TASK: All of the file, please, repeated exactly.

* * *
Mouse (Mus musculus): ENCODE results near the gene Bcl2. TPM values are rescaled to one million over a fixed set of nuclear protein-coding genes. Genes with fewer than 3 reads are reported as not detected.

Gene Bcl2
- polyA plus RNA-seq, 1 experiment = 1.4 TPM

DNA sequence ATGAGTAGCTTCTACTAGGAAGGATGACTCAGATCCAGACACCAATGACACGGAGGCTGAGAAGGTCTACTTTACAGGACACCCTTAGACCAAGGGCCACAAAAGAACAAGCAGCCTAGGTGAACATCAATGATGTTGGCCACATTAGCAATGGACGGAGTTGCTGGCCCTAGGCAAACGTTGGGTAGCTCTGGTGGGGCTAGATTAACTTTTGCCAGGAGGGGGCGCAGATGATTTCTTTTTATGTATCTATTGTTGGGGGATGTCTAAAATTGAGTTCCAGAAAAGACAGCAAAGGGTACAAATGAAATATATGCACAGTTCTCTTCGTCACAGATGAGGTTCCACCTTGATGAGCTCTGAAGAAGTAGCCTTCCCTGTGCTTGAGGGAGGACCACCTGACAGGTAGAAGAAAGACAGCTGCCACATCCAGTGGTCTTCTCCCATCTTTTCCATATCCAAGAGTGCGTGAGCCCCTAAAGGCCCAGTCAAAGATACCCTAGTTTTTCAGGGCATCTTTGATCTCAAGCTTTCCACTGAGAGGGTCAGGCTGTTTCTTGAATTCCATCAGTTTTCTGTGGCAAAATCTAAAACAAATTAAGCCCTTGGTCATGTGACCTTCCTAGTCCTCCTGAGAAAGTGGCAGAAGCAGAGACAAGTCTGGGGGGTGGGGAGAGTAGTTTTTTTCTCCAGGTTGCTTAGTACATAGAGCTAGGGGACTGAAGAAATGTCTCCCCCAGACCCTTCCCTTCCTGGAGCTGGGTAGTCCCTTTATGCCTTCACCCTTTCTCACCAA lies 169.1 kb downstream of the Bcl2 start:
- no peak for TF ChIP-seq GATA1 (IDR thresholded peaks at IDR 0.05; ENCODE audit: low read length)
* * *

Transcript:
Mouse (Mus musculus): ENCODE results near the gene Bcl2. TPM values are rescaled to one million over a fixed set of nuclear protein-coding genes. Genes with fewer than 3 reads are reported as not detected.

Gene Bcl2
- polyA plus RNA-seq, 1 experiment = 1.4 TPM

DNA sequence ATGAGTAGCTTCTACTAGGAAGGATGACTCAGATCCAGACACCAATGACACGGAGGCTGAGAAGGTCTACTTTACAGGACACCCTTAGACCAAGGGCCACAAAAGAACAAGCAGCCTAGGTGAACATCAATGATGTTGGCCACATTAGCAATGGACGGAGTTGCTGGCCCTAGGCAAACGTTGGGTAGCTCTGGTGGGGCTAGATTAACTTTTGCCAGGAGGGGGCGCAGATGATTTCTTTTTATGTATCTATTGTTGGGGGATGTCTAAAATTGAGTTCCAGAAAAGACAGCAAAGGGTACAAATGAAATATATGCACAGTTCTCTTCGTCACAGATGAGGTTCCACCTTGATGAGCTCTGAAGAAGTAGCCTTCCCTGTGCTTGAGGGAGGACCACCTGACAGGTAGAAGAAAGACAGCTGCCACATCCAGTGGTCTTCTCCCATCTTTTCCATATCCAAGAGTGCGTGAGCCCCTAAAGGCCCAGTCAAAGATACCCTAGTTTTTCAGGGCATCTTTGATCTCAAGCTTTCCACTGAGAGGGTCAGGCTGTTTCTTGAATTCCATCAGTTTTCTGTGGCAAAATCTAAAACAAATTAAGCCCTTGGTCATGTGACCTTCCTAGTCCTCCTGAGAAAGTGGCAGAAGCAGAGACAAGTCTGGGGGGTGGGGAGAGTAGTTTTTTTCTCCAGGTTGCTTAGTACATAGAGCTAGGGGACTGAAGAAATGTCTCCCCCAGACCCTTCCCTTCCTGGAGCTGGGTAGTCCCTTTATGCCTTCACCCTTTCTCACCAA lies 169.1 kb downstream of the Bcl2 start:
- no peak for TF ChIP-seq GATA1 (IDR thresholded peaks at IDR 0.05; ENCODE audit: low read length)